e’ve been waiting a while for the work of Mikhail Shishkin, who won the Russian Booker in 2000, to reach the English language. His publishers describe The Light and The Dark as a novel. Shishkin describes it as a novel, but I don’t think the term adequately prepares most readers for the experience.
I don’t have any Russian, so I have to rely on what is translated to keep tabs on Russian fiction and what I see suggests that the “literary” writers are in a playful mood. Dimitry Bykov, Viktor Pelevin and Shishkin don’t do tranche de vie, or to be scrupulously fair, Shishkin does do tranche de vie, he does it a lot, there are more tranches than you can shake a stick at in The Light and The Dark, but not presented in the way Zola does.
No one can accuse Shishkin of lack of ambition. The Light and The Dark is about, well, everything: cosmology, philology, anthropology, epistemology, phytology, oology. Any ology you’d care to name really. But it’s a mistake to seek the narrative and character development you’d expect from a “conventional” novel; here themes and ideas are as much the protagonists as the two narrators. In a series of love-letters between Sashenka and Volodenka, Shishkin races back and forth through time, and the history of philosophy and literature pepper his work. As Sashenka puts it:
It has been demonstrated experimentally that there’s something funny going on with time. Events can take place in any sequence and happen to anybody at all. It is possible to play a comb and tissue paper in the kitchen so that it tickles your lips and at the same time, in an entirely different kitchen, read a letter from someone who no longer exists.
So the epistolary novel, which is one of the cornerstones of literary realism and the novel in our tradition and also the French and Russian (check out the lesser-known Fyodor, Fyodor Emin), is upended and mashed up by Shishkin. There is a lyrical, poetic quality to much of Shishkin’s writing (some of which I suspect hasn’t made it through to English). My Russian friends tell me the whole of Russian literature has been plundered by Shishkin and redistributed in the pages of The Light and The Dark. As a novel it’s closer to Finnegans Wake than Crime and Punishment, with its disregard for conventional narrative, except that there is not the blur of Joycean language but everyday vocabulary, and although Shishkin throws the reader around wildly in time and space, there are many respites where, suddenly, you get a page or two of straightforward, no-nonsense, 19th-century storytelling. The most substantial sequence in the book is Volodenka taking part in a Russian expeditionary force during the Boxer rebellion, a grim and vivid account of the brutal fighting, with an eye for detail:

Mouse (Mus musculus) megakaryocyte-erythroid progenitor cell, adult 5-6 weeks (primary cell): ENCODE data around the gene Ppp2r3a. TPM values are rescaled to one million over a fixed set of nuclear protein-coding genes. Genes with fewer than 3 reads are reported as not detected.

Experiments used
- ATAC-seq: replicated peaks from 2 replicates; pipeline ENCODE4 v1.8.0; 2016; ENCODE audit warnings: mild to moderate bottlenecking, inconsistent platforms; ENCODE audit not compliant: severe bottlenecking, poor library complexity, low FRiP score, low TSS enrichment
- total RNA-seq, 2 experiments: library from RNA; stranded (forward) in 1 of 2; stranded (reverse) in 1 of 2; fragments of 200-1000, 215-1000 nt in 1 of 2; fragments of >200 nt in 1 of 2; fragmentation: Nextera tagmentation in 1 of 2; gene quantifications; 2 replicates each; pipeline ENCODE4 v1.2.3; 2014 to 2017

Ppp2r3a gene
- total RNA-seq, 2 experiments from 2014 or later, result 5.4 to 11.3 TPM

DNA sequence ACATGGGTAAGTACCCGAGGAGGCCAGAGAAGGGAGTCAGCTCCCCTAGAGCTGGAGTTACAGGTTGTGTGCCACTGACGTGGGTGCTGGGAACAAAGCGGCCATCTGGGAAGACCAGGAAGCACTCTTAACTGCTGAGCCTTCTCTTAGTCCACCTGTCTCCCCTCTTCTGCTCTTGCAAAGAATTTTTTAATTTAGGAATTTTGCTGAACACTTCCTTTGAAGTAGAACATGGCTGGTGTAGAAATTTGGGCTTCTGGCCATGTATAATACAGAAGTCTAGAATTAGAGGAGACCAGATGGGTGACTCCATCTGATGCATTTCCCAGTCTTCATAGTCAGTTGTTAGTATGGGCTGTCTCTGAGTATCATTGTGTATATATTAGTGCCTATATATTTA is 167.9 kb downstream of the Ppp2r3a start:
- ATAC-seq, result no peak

There are Japanese flags on the houses and shops. The prudent Japanese had laid in a huge supply of flags and, on taking Tientsin, they handed them out to the inhabitants straight-away.
This is certainly the most complicated, protean book I’ve ever reviewed and one jammed with cultural allusions and ideas. It’s like a compendium of flash-fiction on the themes of love, death, travel-writing and Prester John, with passing reflections on why dogs like shoes and the Bosporan King Rhescuporis.
I only had time to read The Light and The Dark once and a half and I’m well aware that I haven’t unpicked all the threads. The Russian title translates literally as “letter-book” and I can understand why the publishers wanted a more marketable title. But I’d have gone for the last part of my favourite sentence from the book:
A snow woman laments, wondering why everyone pities the Titanic and no one pities the iceberg.